Anyway, I hope the above s food for though Matt.

  • Diana Koenraadt

    December 23, 2022 at 2:41 pm

    Does anyone here know how the birth control pill fits into this? I’ve heard similar claims about oral contraceptives making women less “attuned” to themselves and others. I also read that the pill affects serotonin

  • Gary

    January 3, 2023 at 4:49 pm

    It is important to put this video into an appropriate neuropsychopharmacological context with respect to the operation of the very important, massive, and complex serotonin system of the brain which includes multiple subsystems based on a variety of different serotonin receptor subtypes. One important hypothesis relates to a division of serotonin action into two major subsystems based on 5HT1A and 5HT2A serotonin receptors and is developed in this paper by cognitive neuroscientists, Robin Carhart-Harris and David Nutt…

    …which associates the 5HT1A system with passive adaptation to stress, mostly through the generation and experience of anxiety and discomfort, and 5HT2A system with active adaptation to stress, which involves a more radical approach to the underlying problem, in terms of a fundamental shift in ‘priors.’ Consistent Carhart-Harris and Friston in their REBUS hypothesis ( RElaxed Beliefs Under pSychedelics; See: )

    The SSRI agents are active in BLOCKING the 5HT1A system by blocking these receptors, while the psychedelic agents such as LSD and psilocybin are active in FACILITATING the 5HT2A system by activating these serotoninergic receptors.

    So, this all makes a good deal of sense if we recognize that the blocking of the anxiety and discomfort associated with passive adaptation to stress by the SSRIs is to basically boost the ‘I don’t give a f*ck’ euphoric attitude through anxiolysis, which is consistent with a general ‘toning down’ of the emotional responses of passive adaptation to stress, both their important beneficial and unhelpful aspects. Which can be helpful up to a point, but which clearly has a huge down side, which relates to a general blunting of emotional response and a diminishment of a stimulus to creative thought as well as the capacity for enjoyment that depends on affective activation (like, for example, achieving an orgasm, or generating a piece of art). Leonard Cohen has a great little poem called ‘Grateful’ in the book ‘The Flame’ which is a very nice description of the superficial pleasantness of the experience of being on an SSRI and not experiencing the anxiety and emotional activation that would otherwise be appropriate.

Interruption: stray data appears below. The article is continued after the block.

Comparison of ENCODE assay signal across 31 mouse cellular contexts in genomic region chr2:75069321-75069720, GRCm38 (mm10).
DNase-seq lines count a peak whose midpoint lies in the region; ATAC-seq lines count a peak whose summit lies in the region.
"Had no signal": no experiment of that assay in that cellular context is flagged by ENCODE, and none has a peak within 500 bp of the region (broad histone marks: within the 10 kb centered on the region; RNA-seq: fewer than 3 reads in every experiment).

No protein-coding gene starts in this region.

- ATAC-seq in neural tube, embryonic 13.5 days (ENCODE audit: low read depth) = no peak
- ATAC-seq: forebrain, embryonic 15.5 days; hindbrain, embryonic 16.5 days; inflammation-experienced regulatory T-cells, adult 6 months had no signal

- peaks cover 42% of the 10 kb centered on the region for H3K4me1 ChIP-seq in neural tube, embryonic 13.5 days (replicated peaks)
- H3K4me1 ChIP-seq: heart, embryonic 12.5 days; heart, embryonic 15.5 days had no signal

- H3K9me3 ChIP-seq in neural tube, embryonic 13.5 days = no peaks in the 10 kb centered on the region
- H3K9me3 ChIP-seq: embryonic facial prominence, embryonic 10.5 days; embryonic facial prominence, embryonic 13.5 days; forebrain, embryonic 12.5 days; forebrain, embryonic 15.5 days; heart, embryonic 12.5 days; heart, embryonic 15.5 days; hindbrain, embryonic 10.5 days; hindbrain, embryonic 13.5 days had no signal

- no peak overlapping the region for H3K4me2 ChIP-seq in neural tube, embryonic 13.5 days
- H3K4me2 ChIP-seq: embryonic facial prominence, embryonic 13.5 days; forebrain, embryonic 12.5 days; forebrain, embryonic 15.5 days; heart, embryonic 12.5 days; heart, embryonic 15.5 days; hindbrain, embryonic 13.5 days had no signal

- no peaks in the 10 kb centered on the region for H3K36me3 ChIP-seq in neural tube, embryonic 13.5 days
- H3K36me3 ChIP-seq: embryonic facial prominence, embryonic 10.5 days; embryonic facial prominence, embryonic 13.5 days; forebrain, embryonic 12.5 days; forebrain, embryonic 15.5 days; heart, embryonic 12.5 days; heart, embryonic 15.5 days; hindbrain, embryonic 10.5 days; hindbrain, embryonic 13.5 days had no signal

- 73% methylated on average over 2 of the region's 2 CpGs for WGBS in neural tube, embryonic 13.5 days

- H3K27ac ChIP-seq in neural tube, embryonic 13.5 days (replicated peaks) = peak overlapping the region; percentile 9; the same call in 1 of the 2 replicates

The problem with SSRIs in blunting anxiety is when the anxiety is an appropriate indicator of significant maladaptation to one’s circumstances. So while one may be anxious and spiraling down for an appropriate reason, the SSRI blocks that signal. In which case what one needs to do is to move toward an ‘active approach’ to adaptation, which involves a fundamental change in one’s ‘priors’ or basic beliefs about how things operate. Which is the process that is facilitated through the appropriate and carefully managed therapeutic use of psychedelic agents.

  • Gary

    January 3, 2023 at 5:20 pm